What are the motivations of the key players with the data – big banks and card networks – to not provide it?

It’s always been a bit dicey figuring out who the culprit is in the hiding of fraud data: the big banks or the network brands? Or both? For several of the biggest banks, their ability to deter fraud is considered to be a competitive advantage. As a result, they are loathe to share their insights and approaches with the rest of the banking industry. For the network brands, revealing the actual levels of fraud incurred in their ecosystems leaves them more exposed to lawsuits and regulation. That exposure heightened with the three merchant lawsuits (from Walmart, Home Depot and Kroger) against Visa over restrictions by the network on the use of PIN, when everyone in the universe except the networks acknowledges that signature-debit has historically been five to eight times more fraud-prone than PIN. Surveys from Oliver Wyman and the Fed continue to validate that security advantage for PIN, but the banks and networks continue to resist revealing the actual numbers for fear of negative consequences for these (and other) lawsuits, and likely regulatory responses that push PIN – which is much less lucrative than signature-debit for these dominating players – as an immediate expedient to combating fraud.

What can be done to circumvent this behavior?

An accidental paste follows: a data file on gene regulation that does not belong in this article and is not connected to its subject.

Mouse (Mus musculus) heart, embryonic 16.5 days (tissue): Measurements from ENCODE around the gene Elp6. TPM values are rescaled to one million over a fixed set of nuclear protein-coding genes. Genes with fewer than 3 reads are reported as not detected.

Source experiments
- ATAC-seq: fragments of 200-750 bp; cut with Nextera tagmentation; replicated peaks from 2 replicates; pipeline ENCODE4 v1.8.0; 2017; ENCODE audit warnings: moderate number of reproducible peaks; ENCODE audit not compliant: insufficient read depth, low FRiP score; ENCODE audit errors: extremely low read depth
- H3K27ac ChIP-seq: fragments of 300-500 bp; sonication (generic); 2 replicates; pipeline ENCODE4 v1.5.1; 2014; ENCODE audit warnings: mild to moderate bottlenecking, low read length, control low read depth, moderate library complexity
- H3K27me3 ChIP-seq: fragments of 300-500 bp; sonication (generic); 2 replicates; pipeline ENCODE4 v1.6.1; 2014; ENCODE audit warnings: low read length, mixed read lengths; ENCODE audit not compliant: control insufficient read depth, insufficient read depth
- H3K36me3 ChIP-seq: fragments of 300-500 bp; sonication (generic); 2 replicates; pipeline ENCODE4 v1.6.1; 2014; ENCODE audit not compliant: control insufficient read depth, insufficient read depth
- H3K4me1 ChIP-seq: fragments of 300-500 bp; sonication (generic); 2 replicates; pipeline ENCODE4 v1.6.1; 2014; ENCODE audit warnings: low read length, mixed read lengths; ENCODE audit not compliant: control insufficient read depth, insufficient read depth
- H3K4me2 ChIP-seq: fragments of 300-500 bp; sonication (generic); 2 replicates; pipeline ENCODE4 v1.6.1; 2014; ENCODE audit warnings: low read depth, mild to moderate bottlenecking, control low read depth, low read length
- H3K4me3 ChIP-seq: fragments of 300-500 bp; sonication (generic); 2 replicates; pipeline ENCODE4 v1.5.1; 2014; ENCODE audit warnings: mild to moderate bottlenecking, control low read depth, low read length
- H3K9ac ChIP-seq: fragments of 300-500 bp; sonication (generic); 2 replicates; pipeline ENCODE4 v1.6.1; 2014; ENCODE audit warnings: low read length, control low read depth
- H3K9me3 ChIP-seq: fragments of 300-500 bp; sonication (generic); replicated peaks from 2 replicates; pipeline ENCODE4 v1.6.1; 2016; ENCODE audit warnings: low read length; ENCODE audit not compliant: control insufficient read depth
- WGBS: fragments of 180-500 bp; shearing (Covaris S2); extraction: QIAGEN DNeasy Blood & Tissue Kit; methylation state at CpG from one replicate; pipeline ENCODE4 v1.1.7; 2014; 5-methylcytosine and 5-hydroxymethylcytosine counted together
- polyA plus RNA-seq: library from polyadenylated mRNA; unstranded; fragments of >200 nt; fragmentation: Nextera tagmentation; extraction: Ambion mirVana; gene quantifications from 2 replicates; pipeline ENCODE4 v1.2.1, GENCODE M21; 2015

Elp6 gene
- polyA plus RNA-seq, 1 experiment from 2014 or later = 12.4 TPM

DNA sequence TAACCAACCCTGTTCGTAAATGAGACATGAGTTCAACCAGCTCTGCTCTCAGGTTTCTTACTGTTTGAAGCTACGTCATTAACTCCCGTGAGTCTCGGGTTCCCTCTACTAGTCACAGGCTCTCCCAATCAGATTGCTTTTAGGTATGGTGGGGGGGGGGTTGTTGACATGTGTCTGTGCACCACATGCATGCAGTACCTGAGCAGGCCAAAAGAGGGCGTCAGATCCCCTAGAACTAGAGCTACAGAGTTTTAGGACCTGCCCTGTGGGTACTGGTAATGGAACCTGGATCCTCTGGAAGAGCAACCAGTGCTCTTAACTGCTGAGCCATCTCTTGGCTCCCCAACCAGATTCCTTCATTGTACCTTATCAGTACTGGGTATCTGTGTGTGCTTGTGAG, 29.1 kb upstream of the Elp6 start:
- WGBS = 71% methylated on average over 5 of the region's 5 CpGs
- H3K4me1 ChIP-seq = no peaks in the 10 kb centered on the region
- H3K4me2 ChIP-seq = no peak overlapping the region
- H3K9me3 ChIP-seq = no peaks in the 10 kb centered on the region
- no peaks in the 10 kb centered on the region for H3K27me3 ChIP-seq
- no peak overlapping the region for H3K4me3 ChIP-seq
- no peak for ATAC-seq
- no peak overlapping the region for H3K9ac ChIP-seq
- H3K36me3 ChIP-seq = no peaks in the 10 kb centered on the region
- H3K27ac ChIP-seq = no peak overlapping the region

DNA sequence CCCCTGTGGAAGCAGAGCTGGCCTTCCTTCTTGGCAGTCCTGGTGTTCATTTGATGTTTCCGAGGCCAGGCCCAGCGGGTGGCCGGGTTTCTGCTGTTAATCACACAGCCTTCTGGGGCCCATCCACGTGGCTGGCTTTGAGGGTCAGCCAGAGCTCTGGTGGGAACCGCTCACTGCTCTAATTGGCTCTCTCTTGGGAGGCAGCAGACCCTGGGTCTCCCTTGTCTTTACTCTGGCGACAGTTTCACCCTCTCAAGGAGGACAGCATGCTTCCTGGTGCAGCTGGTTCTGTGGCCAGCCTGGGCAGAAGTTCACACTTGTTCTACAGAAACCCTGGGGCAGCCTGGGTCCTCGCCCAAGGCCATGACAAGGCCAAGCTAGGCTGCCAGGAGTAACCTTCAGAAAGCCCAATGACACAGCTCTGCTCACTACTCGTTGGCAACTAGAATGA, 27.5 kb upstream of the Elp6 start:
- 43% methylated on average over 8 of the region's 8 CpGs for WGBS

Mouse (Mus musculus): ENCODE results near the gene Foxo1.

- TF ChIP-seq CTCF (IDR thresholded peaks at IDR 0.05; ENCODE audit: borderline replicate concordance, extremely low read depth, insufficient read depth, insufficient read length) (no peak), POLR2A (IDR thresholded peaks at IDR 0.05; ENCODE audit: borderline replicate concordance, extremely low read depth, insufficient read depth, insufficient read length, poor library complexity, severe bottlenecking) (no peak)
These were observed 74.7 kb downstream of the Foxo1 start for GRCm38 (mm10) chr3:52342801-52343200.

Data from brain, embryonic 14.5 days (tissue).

The brands advocate replacement forms of authentication, using ‘dynamic data’ instead of ‘static data’ such as PINs. However, they continue to use and incentivize signature-debit (and credit) with card account credentials such as 16-digit PINs and expiration dates: ‘static data’ still flowing largely impeded in the clear! Such self-serving duplicity and disingenuousness not only constitute a rising threat to national security, but also serve to keep bank issuers buried deeper and deeper in fraud and extraneous costs for continuing to support signature.

One promising development, however, is that Mastercard recently came out of Visa’s shadow to declare that the ruse of gathering signatures at the point-of-sale in the fantasy that they provide any sort of cardholder authentication would come to an end by April 2018. Further, the Federal Reserve is on track to gather and collect better and more complete fraud data via a number of initiatives, including support for its faster and secure payments initiatives produced by industry task forces.

What are the consequences of getting full and accurate data?

Availability of complete and actual fraud data would provide both the levels of urgency for improving the most heavily exposed payments environments as well as targeting the best solutions that can be arrayed to make those improvements, fostering a cost-benefit assessment that takes into account impacts on all participants in the payments value chain. Without such data, the US remains burdened with extraneous investments in such self-serving card programs as PCI ($30bn spent so far to protect account credentials passed in-the-clear instead of investing in end-to-end encryption at the outset), and EMV ($15bn spent for a 20-year-old protocol that retains card credentials in the clear, and defers to lowest-common-denominator solutions in the service of interoperability to foster card acceptance over the best security).

Do you want to read the full magazine?